World War I

Australia's Involvement

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The cause of World War I

There is many reasons, known and unknown, that stirred the start of World War I. Some being small arguments between countries and others being small disagreemants. There are four main factors behind the start of the war being:

  • Militarism: The policy of building up or creating a large military
  • Alliances: An agreement between two or more countries to help each other out and defend each other
  • Imperialism: A country attempts to extend it's power and influence over other countries. through diplomacy or military force
  • Nationalism: Pride in one's country

The war first started between Serbia and Austria-Hungary having large disagreements but this is not what sparked the war. It was when Gavrilo Princip a Serbian group member shot Archduke Franz Ferdinard and his wife, that the war began. So essentially, two deaths caused hundreds of thousands.

The Australian involvement in the war

In the beginning of Australia's Defence Force, huge amounts of men took the large step to become part of what is now known as ANZAC. Men came from all over Australia to attend what they thought to be the Australian dream, where they would fight for their country and come home and live the remainder of their life as a well respected hero. Although what they didn't know, was that this wasn't the case at all; a lot of men never came home and those that did, came home changed men.

At the time of World War I Australia's population consisted of only, a minute 5 million. Which is why Australia's sacrifice was a major one.

  • Over 324,000 people were enlisted and served overseas, this equals to just under 6.5% of Australia's entire population
  • 61,720 people died during this time
  • 155,000 people were injured
  • 4,044 people were held captive to war
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The significant battles of World War I

The ANZAC's fought in many wars supporting their allies; Britain. They fought in wars such as:

  • Gallipoli, Turkey
  • Fromelles on the Somme, France
  • Bullecourt, France
  • Messines, Belgium
  • Ypres, Belgium
  • Hamel Spur, France
  • Mont St Quentin, France
  • Peronne, France
  • Hindenberg Line, France

Battle of the Somme

The Battle of the Somme went from July to November in 1916 and the main aim for this war was to break the stalemate. The plan was to launch a major attack on the Germans which would result in cutting them off and discourage them. This failed s the Germans fought with heavy gun force. On the first day of this war over 20,000 soldiers were killed by the Germans. By the end of the war there was over 23,000 death of Australian troops, for a gain of only 1.5km.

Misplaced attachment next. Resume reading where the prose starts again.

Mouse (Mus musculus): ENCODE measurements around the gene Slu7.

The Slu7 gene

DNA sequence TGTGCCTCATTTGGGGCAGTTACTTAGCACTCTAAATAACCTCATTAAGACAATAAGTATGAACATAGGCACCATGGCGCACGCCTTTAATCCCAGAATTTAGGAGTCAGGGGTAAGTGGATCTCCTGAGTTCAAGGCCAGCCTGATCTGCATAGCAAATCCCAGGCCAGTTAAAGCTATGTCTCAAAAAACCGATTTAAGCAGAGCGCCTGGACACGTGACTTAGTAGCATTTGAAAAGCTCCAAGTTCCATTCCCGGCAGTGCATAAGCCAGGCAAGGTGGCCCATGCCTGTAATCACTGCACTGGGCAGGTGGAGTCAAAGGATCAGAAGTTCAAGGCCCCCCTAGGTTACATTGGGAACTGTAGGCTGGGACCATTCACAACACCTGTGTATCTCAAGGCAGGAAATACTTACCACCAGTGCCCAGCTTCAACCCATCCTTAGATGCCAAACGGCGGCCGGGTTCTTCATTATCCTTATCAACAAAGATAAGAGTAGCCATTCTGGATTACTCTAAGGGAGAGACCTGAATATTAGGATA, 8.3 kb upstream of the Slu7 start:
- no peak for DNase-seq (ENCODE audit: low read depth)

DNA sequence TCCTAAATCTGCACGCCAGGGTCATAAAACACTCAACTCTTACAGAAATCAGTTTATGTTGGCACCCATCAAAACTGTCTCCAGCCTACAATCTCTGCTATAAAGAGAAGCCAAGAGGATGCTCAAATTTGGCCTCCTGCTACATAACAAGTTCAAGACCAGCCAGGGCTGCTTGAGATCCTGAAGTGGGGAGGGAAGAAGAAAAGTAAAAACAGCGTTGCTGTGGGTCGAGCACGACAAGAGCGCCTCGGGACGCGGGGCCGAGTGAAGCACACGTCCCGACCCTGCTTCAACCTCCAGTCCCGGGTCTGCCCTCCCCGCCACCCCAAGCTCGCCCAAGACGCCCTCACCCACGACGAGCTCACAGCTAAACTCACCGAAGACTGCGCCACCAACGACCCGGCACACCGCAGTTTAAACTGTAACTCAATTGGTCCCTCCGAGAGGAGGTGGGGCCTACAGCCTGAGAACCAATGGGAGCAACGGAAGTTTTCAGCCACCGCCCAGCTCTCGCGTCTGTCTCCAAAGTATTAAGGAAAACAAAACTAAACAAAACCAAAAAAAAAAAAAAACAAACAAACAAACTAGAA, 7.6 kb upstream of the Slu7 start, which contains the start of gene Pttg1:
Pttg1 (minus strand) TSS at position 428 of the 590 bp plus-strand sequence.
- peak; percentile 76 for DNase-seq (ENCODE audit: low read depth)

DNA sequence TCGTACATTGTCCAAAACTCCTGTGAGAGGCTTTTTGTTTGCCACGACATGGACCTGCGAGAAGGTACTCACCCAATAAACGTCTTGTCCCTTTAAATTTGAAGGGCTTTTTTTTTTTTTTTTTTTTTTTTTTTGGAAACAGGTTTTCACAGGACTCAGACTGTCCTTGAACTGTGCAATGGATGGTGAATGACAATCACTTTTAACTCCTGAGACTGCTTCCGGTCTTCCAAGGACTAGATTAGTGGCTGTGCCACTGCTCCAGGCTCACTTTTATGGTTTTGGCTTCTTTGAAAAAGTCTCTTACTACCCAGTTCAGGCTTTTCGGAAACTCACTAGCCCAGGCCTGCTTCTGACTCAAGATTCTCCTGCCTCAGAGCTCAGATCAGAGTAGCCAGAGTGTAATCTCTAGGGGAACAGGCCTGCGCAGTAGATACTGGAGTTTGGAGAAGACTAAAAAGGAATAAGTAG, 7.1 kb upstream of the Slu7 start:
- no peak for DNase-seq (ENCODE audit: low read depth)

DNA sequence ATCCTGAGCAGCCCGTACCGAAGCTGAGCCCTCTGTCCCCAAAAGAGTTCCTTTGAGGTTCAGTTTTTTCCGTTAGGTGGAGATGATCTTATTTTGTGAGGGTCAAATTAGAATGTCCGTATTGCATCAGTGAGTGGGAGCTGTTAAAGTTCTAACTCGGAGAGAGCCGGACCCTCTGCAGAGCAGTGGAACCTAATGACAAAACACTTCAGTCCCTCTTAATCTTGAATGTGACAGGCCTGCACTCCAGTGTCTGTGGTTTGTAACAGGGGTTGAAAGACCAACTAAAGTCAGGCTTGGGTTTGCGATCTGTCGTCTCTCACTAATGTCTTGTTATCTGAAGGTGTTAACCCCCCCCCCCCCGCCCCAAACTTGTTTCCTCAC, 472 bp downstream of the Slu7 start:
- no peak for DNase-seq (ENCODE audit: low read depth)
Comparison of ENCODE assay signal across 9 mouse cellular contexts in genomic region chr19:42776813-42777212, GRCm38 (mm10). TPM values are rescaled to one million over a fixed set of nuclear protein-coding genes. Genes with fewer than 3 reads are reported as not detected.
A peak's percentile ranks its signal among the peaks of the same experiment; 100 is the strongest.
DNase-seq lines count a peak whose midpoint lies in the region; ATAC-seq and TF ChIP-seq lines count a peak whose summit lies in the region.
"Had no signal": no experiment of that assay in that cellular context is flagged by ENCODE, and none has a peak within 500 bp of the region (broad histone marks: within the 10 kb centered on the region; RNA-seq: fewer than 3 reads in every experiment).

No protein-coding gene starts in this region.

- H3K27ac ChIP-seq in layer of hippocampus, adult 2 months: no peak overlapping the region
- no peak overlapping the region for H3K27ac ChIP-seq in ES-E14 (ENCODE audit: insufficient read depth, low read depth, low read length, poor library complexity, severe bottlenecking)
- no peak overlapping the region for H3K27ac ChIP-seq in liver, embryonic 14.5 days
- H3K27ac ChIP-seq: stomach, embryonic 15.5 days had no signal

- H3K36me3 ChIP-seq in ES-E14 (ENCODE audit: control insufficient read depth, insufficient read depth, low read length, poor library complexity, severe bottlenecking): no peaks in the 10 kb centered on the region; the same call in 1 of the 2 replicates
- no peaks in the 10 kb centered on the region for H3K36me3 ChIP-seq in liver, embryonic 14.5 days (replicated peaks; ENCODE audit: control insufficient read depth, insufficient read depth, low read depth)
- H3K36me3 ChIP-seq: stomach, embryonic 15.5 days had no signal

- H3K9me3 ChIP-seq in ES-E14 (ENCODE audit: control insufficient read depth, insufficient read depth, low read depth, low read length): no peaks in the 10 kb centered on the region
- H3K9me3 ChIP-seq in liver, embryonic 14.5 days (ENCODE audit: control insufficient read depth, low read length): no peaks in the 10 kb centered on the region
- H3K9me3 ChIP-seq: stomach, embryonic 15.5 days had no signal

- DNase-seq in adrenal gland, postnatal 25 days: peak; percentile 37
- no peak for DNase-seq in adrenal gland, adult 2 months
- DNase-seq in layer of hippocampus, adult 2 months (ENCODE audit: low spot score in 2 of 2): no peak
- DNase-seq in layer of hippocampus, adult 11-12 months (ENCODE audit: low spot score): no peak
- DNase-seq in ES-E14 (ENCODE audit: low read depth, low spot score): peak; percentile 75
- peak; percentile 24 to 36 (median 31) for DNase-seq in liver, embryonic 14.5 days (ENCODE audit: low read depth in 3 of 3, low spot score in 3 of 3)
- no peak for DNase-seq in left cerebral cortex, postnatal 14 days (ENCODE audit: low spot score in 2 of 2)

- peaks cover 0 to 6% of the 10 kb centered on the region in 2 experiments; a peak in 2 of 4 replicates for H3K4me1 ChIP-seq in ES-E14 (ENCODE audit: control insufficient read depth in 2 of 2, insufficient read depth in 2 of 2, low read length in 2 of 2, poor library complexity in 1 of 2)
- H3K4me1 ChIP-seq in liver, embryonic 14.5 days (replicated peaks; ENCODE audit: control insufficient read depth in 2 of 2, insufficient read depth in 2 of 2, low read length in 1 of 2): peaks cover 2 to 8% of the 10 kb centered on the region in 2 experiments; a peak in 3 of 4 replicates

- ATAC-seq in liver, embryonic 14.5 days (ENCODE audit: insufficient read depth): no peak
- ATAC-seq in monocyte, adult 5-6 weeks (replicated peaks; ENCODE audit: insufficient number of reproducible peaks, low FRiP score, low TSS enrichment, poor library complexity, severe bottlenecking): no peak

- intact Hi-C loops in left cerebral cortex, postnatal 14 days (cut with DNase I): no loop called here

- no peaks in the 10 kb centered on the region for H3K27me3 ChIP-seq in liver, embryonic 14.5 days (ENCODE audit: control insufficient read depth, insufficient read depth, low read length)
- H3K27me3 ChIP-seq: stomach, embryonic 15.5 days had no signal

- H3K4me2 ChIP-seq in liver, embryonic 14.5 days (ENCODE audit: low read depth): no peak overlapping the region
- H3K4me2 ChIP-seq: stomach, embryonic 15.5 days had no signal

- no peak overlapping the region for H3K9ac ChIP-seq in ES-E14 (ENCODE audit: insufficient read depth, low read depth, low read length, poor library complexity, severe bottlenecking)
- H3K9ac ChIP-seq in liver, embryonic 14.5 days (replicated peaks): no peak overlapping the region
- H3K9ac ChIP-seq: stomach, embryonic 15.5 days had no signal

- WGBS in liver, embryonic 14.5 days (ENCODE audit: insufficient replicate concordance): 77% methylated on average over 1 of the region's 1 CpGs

On April 1917 Australians were sent to the German lines near the town of Bullecourt. Over eighty percent of the attacking force was lost due to casualties and also over a thousand troupes were captured by the Germans. This attack was supposed to be lead by tanks but they broke down. The Australians broke through the few barriers set up by the Germans including barb wire and the Australian troupes captured the first two lines of German trenches.
However, a month later Bullecourt was captured by the second division of Australian troupes.

The impact of the Great War on Australians at home

Many people were affected by the great war, it was not only the people fighting that are affected but during this time almost everyone was being affected.

While men were away from home fighting on the front line they all left their jobs back home. Employers had no other choice than to employ women to perform the previous men's jobs. Women completed these tasks just as well as men but were never paid the same amount. At this time the number of women in workforce rose from 24 percent to 37 percent since the start of the war to the end of 1918.

Whilst also having to work to support themselves many women also had to deal with the temporary loss of a family member with only a small amount of contact consisting of a few letters and photos, women also had to sometimes deal with the permanent loss of a loved one. This is a heartbreaking time for an each and every family affected.

The significance of ANZAC day to Australians

Most Australians, if not all, see this day as one of remembrance, respect and reminiscence. Throughout this day every year we as a country celebrate how far our country has come since 1914, and also remember all those who fought for us and especially those who gave their own life up for our freedom. There is not anything larger that someone can do than die for you and Australia lost over 60,000 people that did just that.

On the 25th of April the entirety of Australia have a minute silence to remember and thank all those who fought for our country. On this day every year many people choose to attend a 'dawn service' which is a highly respectful service which occurs before dawn, which is a reminder of the dawn landing in Gallipoli in 1915. During the day many areas also host a march where people can come watch past ANZAC's, war vehicles and many other people march through the streets. (Featured below). During each of these events people under go a minute of silence to commemorate our thanks to our countries 'heroes'.

A lot of families make this day a tradition whether it is attending both the dawn service or the dawn service and the march, which they attend every year.

A day that is also close to Australian's heart is Remembrance Day for all of the same reason, only this day commemorates the end of World War I.

Anzac Day March Melbourne 2013